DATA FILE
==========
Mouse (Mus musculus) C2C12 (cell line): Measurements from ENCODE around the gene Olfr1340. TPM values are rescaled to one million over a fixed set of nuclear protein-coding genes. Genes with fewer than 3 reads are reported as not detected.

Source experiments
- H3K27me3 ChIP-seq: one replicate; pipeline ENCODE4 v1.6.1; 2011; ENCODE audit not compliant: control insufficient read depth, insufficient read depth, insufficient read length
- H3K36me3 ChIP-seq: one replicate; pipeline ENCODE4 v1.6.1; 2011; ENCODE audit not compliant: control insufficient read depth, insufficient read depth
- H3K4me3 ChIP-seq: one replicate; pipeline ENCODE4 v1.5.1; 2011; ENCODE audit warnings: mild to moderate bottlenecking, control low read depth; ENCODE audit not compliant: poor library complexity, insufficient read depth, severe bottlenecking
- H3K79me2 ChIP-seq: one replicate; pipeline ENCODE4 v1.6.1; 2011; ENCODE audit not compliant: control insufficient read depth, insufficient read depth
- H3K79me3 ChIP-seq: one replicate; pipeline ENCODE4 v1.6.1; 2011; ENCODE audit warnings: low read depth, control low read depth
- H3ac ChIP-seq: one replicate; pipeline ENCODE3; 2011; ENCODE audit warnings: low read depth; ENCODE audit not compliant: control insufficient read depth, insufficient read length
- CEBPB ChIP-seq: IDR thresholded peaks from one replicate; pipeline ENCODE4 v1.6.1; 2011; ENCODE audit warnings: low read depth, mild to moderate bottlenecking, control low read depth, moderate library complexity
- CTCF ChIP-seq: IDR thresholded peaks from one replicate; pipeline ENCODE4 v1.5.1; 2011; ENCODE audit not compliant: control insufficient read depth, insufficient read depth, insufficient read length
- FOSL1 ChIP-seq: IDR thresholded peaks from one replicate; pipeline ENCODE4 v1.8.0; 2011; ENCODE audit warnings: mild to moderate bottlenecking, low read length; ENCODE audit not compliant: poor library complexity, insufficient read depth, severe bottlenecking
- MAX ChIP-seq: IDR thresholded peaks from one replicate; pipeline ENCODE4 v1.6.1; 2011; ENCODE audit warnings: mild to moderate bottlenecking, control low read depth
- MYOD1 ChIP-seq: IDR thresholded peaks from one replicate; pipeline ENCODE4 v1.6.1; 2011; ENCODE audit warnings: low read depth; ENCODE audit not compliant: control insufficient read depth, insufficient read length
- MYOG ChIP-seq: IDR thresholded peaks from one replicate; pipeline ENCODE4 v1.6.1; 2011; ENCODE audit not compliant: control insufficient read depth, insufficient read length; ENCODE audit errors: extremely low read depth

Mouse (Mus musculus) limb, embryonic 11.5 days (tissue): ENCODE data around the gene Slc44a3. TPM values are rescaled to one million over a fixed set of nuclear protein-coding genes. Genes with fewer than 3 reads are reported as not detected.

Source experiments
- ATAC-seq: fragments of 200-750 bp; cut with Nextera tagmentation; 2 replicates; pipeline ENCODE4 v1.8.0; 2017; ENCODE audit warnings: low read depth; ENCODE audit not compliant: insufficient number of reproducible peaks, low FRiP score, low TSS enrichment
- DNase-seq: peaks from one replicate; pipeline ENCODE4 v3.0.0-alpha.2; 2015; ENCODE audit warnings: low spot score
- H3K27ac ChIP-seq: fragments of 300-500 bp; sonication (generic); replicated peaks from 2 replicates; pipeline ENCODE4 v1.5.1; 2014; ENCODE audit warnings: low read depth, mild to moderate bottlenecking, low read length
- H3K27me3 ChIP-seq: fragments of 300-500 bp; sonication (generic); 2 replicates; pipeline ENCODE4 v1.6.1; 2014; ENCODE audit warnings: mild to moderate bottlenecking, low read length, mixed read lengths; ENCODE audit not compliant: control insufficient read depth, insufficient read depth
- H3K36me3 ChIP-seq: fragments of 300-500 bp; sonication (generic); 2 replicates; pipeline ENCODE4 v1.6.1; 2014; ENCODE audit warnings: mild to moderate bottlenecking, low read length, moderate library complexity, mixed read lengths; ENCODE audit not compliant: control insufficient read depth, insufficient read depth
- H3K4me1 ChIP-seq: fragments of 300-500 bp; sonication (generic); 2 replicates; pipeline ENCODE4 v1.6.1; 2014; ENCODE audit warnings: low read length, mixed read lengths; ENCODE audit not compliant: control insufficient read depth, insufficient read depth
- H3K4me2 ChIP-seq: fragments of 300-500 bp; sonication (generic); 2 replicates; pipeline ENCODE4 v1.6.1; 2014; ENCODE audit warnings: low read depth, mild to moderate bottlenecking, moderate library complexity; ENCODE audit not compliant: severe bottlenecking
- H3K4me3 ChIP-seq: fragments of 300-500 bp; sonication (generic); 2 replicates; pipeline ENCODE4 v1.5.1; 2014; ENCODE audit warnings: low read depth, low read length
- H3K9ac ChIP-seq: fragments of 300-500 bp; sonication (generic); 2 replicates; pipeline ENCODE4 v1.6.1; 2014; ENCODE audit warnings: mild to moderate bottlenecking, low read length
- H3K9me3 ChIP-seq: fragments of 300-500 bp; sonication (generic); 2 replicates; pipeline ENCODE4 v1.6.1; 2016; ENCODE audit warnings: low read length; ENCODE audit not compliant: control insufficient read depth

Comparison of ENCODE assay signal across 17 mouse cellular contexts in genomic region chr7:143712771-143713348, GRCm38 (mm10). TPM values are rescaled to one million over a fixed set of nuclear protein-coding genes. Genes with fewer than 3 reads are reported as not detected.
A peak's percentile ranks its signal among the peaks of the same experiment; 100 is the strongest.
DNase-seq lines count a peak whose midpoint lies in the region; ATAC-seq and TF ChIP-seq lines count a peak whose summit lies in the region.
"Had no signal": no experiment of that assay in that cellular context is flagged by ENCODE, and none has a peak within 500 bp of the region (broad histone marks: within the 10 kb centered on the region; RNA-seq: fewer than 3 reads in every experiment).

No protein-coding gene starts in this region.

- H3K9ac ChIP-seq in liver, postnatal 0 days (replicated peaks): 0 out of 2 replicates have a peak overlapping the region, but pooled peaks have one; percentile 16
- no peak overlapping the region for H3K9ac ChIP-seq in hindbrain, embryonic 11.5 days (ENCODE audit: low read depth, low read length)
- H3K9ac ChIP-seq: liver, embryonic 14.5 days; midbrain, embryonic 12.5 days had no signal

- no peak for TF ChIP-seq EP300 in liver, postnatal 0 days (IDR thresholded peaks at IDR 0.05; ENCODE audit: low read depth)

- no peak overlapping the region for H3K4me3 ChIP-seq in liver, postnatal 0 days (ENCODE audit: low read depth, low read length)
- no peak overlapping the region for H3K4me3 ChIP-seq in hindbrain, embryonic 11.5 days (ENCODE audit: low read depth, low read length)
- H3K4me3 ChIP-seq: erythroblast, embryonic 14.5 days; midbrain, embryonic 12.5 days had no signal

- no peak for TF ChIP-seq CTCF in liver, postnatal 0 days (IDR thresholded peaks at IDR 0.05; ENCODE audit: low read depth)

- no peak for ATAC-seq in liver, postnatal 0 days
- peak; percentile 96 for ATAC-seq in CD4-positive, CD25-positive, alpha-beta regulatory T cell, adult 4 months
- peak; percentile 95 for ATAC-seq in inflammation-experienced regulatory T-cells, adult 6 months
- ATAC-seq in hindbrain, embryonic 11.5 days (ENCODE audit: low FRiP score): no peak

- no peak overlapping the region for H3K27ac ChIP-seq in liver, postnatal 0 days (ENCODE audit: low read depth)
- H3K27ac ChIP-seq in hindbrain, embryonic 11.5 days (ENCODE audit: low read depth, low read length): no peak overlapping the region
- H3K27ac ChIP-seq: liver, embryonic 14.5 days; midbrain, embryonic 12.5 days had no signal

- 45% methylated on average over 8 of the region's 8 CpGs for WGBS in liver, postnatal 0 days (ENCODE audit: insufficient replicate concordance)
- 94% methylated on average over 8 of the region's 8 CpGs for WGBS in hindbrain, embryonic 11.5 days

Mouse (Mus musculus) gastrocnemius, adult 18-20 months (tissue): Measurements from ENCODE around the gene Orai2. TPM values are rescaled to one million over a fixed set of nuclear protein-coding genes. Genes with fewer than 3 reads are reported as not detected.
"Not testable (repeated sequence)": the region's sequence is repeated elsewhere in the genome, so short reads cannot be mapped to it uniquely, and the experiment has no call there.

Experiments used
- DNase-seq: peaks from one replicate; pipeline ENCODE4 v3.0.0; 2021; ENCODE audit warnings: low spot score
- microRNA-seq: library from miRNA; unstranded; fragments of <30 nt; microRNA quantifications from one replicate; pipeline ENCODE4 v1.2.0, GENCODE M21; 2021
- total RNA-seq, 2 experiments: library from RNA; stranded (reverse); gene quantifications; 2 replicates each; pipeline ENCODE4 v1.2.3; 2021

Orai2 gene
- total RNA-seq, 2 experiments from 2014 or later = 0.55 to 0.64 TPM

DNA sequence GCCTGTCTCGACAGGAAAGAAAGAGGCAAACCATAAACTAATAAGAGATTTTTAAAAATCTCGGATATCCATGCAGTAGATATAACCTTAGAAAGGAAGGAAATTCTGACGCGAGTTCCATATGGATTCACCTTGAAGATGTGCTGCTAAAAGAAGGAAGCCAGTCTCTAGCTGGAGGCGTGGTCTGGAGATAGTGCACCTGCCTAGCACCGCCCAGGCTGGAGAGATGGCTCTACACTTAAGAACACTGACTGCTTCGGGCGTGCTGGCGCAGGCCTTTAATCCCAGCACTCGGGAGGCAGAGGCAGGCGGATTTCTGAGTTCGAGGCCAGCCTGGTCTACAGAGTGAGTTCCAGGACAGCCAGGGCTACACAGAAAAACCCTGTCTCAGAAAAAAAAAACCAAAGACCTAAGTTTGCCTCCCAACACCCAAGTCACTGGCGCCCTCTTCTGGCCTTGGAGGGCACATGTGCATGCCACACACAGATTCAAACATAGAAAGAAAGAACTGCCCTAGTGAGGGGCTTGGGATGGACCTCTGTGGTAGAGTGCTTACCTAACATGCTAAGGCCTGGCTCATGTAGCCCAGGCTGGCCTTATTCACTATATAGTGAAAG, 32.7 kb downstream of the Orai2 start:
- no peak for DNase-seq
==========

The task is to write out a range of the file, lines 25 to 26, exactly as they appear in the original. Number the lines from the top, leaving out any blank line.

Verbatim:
- H3K9ac ChIP-seq: fragments of 300-500 bp; sonication (generic); 2 replicates; pipeline ENCODE4 v1.6.1; 2014; ENCODE audit warnings: mild to moderate bottlenecking, low read length
- H3K9me3 ChIP-seq: fragments of 300-500 bp; sonication (generic); 2 replicates; pipeline ENCODE4 v1.6.1; 2016; ENCODE audit warnings: low read length; ENCODE audit not compliant: control insufficient read depth